Ready for it?
Promise you won’t tell anyone?
Okay, here it is . . . I’m a fake author.
You see, I get asked all the time: “What does it take to be a writer?” People think that because I’ve published several books I’m a somehow a guru in all things writing, guiding inspiring novelists along the beaten trail to find the secret “author success” formula at the end of the rainbow. The problem is, I’m not even sure I’m a real author myself!
When you think of an “author,” what do you see? A man with a knee-length gray beard in a secluded mountain cottage surrounded by nothing but paper, a pen, and the mystifying wonders of nature? Someone who gleefully arranges his alphabet soup into compound sentences? Speaks in Shakespearian English? Reads War and Peace to relax in the bathtub? The problem is that I’m none of these things (seriously, my cheeks grow less hair than a naked mole rat).
Exhibit A: I currently sit in a La-Z-Boy recliner with my laptop propped atop a flimsy TV-table “desk.” To my right, littering my makeshift bookshelf/side-table is an empty can of Red Bull and several crumpled granola bar wrappers left from the days I was too distracted (read: slothful) to cook lunch. There’s also a bottle of extra-strength lavender Febreze to combat the potent stench wafting from the one-eyed dog at my feet. The rancid mutt and I daily engage in a cosmic battle for noise supremacy between my European heavy-metal and his grating snoring. In short, my life falls miserably short of the standards to be a “real author.”
My complications started early on. In 5th grade, my lowest mark was in English, prompting my teacher to conclude that my “responses reflect difficulties in understanding and interpreting literature.” When I reached college, I thought my fortunes had changed . . . at least I did until my first advanced grammar exam was returned with the words “Boo Hiss!” scribbled on top in thick red ink. Later that semester I would find an earnest note pinned to my midterm reminding me “English majors must achieve at least an C in the course.” My loathsome grades highlighted what I already knew: I’m an atrocious speller and can’t comprehend the correct grammatical use of commas if my life (or college graduation) depended on it!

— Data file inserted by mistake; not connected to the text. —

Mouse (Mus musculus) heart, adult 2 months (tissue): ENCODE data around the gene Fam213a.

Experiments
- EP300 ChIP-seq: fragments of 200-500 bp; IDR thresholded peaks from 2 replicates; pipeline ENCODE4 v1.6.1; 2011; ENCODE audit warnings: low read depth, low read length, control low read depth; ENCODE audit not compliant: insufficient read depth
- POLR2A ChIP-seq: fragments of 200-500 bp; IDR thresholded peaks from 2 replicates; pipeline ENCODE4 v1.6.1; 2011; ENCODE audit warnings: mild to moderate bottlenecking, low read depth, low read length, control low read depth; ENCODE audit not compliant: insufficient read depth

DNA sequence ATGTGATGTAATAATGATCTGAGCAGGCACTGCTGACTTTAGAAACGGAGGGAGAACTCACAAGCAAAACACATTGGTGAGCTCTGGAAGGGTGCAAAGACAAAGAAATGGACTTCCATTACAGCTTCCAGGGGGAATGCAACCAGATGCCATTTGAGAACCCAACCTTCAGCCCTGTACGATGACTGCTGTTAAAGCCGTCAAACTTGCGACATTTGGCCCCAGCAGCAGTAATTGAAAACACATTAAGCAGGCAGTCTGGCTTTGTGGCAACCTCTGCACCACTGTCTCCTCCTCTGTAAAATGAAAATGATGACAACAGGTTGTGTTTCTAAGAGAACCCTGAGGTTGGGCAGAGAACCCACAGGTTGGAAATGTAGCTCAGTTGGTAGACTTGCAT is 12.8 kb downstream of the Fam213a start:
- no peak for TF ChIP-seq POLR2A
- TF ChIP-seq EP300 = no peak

Wait, but aren’t you supposed to be an author? Exactly! Are you beginning to understand my dilemma? Can you imagine the pandemonium that would transpire if the world caught on to my ruse and realized that all along I’ve only been a fake author?
By now you must be wondering how a fraud like me managed to dupe this blog into letting me contribute a post on writing. Well, here’s the most bizarre part of the whole story: amid all these monumental shortcomings, I’ve somehow managed to write 5 published books, exceed 25,000 sales, receive several nominations for year-end book awards, and have my work featured at some of the largest book conferences across the country, all before my 29th birthday! Wait, what!? Pretty crazy, isn’t it? Wondering how such a blatant “fake author” achieved all that? The answer is simple—I wrote.
It’s inescapably clear that I will never be the world’s premier technical writer. In fact, I had dozens of peers at school with oodles more talent than me. I’m also certain I will never sit atop the totem pole for creativity. I’ve had several aspiring writers share ideas that blew my own shabby concepts out of the water and sent them plunging to the dark depths of Davy-Jones’ Locker. However, the one thing I have done that far too many aspiring writers do not do is actually write.
You may be the undisputed heavyweight champion of the world in grammar and possess mind-blowing fresh ideas, but if you never put words on paper, none of it matters. Sometimes we become so preoccupied with what we must look, act, or be like to become a “real author” that we neglect the single most important task that all writers must do—write. The reality is that for every Steven King, J.R.R. Tolkien, or J. R. Rowling, there are thousands of “fake authors” just like me. So don’t sweat it if you don’t live in a mountain cabin or know the function of an ambitransitive verb. So what if other people try and tell you will never succeed as a writer. None of those reasons can stop you from putting words on paper. Do that, and you never know all the crazy places it could take you. If a “fake author” like me can do it, what’s stopping you? Hope to see you at the Write2Ignite Conference in April!